BBC RADIO TACKLES COELIAC DISEASE HEAD ON
I love it when coeliac disease gets media coverage.
Of course, of equal importance is that it’s accurately portrayed.
Thankfully, you can rely on the BBC to do this (unlike *coughs* The Daily Mail).
So I was pleased to be able to contribute on John Darvall’s programme last Monday, alongside a woman called Emma whose son had a severe peanut allergy and then grew out of it.
For anyone who missed it, click here and listen from 2:39:50 onwards.
For me, the most important things that were covered were:
Until you’ve lived through an experience yourself, it’s very easy to make an incorrect assumption about an allergy/ disease; It often takes time for the problem you have to be diagnosed. It may seem obvious in hindsight but you shouldn’t beat yourself up for not realising what the problem was earlier; and Education is key. Only by spreading awareness will people properly understand. I felt Emma made a very important point about other people’s judgement. If you have the same condition as someone else it doesn’t necessarily mean you’ll have the same reaction. It’s therefore of vital importance you don’t judge them for the way they deal with their food issue (whatever it might be – allergy, intolerance or disease).
Emma made the point that her son would get anaphylactic shock after eating nuts, which is clearly more serious than having a lesser reaction (such as a skin rash). Nobody would dispute that the latter’s unpleasant, but having to carry an EpiPen because of a life-threatening condition is another thing altogether.
So it’s of paramount importance we don’t patronise someone for handling things differently from the way we do. Mocking someone for how they handle their problem (especially when we think we suffer the same difficulty ourselves) is not only annoying but also extremely naive and unkind.
I’m often asked exactly “how bad” my coeliac disease is.
This is then qualified by the questioner informing me that some people are really sensitive and others are okay with a bit of gluten.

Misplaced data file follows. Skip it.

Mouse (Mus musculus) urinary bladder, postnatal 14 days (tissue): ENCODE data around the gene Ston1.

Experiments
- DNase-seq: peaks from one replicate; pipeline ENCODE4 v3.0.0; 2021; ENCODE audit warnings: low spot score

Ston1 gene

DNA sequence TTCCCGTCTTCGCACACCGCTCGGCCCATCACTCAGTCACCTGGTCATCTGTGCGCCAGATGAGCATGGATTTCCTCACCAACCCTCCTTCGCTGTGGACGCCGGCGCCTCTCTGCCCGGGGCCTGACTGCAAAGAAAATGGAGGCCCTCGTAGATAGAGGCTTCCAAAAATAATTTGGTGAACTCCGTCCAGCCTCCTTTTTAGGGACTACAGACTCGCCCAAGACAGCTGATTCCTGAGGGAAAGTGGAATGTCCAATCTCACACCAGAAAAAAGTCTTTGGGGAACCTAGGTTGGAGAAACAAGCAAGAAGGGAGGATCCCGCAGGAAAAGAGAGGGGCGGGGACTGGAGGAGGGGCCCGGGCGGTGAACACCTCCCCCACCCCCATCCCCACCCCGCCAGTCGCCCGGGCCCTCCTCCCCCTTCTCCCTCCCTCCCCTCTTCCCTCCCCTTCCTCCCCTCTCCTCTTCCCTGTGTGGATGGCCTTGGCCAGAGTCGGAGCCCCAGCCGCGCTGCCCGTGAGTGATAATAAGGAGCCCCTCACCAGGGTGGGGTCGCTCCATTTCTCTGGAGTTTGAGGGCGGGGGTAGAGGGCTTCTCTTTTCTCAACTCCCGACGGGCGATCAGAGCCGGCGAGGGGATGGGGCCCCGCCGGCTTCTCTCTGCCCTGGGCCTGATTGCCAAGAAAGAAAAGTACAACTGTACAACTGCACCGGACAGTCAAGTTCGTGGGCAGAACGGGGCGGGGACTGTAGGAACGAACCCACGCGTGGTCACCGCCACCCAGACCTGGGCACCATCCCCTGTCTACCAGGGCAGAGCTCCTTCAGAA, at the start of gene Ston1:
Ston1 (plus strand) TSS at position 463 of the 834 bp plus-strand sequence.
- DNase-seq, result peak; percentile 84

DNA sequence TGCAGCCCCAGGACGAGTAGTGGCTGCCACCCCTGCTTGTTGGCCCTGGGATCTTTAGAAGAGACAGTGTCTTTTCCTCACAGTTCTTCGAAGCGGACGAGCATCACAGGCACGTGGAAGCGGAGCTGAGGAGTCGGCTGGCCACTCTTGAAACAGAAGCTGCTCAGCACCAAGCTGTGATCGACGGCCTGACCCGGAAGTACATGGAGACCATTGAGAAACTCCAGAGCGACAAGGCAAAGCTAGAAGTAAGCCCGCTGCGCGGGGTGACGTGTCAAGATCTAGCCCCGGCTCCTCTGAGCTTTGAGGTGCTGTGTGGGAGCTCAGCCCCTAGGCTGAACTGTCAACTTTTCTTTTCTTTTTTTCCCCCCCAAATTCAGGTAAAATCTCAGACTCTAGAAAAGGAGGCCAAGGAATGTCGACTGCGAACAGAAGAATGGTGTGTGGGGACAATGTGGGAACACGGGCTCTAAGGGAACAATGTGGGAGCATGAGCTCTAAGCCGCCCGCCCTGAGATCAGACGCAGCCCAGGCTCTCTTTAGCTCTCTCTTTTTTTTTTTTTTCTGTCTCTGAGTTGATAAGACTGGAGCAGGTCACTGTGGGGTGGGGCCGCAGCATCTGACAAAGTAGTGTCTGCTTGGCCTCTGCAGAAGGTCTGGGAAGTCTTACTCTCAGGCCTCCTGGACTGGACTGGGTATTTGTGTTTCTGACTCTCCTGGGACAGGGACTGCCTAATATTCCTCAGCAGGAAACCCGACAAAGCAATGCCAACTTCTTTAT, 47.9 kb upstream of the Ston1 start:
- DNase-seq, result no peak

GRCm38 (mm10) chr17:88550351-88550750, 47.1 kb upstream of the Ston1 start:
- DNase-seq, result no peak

Excuse me while my eyes fix a hard stare. It’s true that people with coeliac disease may present different symptoms. That said, just because you can’t feel the damage gluten’s doing to you doesn’t mean you won’t suffer in the long run.
The opinionated but uninformed (often loud-mouthed) person is a breed to be feared.
Woe betide the good-natured person who then tries to give them accurate information about coeliac disease. The opinionated person will simply dig their heels in and insist they’re right (despite not having the disease themselves), leaving those in the know seething with anger.
So let’s clear up a few things once and for all.
My top 5 bug-bears (feel free to share these with anyone you feel needs to be informed)
Being Coeliac is not a choice. We are not on a gluten-free diet because we think it’s fashionable/ will help us lose weight. Cross-contamination is hugely distressing. If a crumb of gluten gets into our food then we might as well have eaten something that wasn’t gluten-free. Separate kitchen utensils, toasters & so on are mandatory. Better still, give us a separate kitchen. We do not sympathise with vegetarians or vegans in restaurants because ordering is awkward. We fully appreciate that everyone has choices and respect yours not to eat meat/ animal products. But don’t tell us you “know what it’s like”. An elected decision is very different from one that’s enforced. Packaged gluten-free food is rarely as good as its gluten-containing counterpart. We know this. But we don’t need to be reminded. Laughing at the bread we eat will just get you crossed off our Christmas card list. Telling us it’s not that bad. It’s not a competition. We haven’t set out to get more sympathy than people with illnesses that are worse. And until you have to go completely gluten-free for the rest of your life, you don’t have the right to make comments about how we should be dealing with it. But the good news is that coeliac disease is getting more coverage. With magazines dedicated entirely to gluten-free and celebrity chefs such as Phil Vickery regularly championing gluten-free food on national television, we’ll get the awareness we need.
And in the meantime, the more you can do to remain positive about the future, the better. How do you feel about being Coeliac? Do share your thoughts below!